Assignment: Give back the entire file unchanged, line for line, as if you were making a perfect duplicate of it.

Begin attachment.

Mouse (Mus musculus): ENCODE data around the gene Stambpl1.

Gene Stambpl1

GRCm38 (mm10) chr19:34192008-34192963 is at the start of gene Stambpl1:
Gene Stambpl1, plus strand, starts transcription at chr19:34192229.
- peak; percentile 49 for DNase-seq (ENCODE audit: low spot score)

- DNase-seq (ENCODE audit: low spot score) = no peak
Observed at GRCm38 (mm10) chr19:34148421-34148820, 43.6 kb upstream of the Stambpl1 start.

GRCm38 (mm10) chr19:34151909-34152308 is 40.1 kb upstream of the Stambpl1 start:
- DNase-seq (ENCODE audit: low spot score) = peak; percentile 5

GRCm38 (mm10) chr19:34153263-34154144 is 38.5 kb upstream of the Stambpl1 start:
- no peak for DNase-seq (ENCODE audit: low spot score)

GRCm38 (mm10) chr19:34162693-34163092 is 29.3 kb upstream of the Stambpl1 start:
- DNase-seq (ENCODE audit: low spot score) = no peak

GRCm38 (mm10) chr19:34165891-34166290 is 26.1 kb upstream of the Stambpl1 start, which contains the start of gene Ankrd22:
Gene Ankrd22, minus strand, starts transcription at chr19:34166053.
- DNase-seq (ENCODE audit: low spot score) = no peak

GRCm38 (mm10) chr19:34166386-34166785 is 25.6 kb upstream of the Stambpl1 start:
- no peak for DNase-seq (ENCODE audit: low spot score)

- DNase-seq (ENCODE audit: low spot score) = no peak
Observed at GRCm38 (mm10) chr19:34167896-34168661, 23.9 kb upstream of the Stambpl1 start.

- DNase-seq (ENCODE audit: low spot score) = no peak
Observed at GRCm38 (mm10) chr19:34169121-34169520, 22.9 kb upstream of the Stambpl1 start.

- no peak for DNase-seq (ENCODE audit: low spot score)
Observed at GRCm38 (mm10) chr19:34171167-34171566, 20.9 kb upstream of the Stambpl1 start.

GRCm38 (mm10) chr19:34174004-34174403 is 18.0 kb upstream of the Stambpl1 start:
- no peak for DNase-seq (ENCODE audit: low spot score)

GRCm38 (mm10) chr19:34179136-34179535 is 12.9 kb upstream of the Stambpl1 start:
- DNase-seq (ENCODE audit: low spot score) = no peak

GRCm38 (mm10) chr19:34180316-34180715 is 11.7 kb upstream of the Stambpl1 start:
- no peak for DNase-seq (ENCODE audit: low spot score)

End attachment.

Mouse (Mus musculus): ENCODE data around the gene Stambpl1.

Gene Stambpl1

GRCm38 (mm10) chr19:34192008-34192963 is at the start of gene Stambpl1:
Gene Stambpl1, plus strand, starts transcription at chr19:34192229.
- peak; percentile 49 for DNase-seq (ENCODE audit: low spot score)

- DNase-seq (ENCODE audit: low spot score) = no peak
Observed at GRCm38 (mm10) chr19:34148421-34148820, 43.6 kb upstream of the Stambpl1 start.

GRCm38 (mm10) chr19:34151909-34152308 is 40.1 kb upstream of the Stambpl1 start:
- DNase-seq (ENCODE audit: low spot score) = peak; percentile 5

GRCm38 (mm10) chr19:34153263-34154144 is 38.5 kb upstream of the Stambpl1 start:
- no peak for DNase-seq (ENCODE audit: low spot score)

GRCm38 (mm10) chr19:34162693-34163092 is 29.3 kb upstream of the Stambpl1 start:
- DNase-seq (ENCODE audit: low spot score) = no peak

GRCm38 (mm10) chr19:34165891-34166290 is 26.1 kb upstream of the Stambpl1 start, which contains the start of gene Ankrd22:
Gene Ankrd22, minus strand, starts transcription at chr19:34166053.
- DNase-seq (ENCODE audit: low spot score) = no peak

GRCm38 (mm10) chr19:34166386-34166785 is 25.6 kb upstream of the Stambpl1 start:
- no peak for DNase-seq (ENCODE audit: low spot score)

- DNase-seq (ENCODE audit: low spot score) = no peak
Observed at GRCm38 (mm10) chr19:34167896-34168661, 23.9 kb upstream of the Stambpl1 start.

- DNase-seq (ENCODE audit: low spot score) = no peak
Observed at GRCm38 (mm10) chr19:34169121-34169520, 22.9 kb upstream of the Stambpl1 start.

- no peak for DNase-seq (ENCODE audit: low spot score)
Observed at GRCm38 (mm10) chr19:34171167-34171566, 20.9 kb upstream of the Stambpl1 start.

GRCm38 (mm10) chr19:34174004-34174403 is 18.0 kb upstream of the Stambpl1 start:
- no peak for DNase-seq (ENCODE audit: low spot score)

GRCm38 (mm10) chr19:34179136-34179535 is 12.9 kb upstream of the Stambpl1 start:
- DNase-seq (ENCODE audit: low spot score) = no peak

GRCm38 (mm10) chr19:34180316-34180715 is 11.7 kb upstream of the Stambpl1 start:
- no peak for DNase-seq (ENCODE audit: low spot score)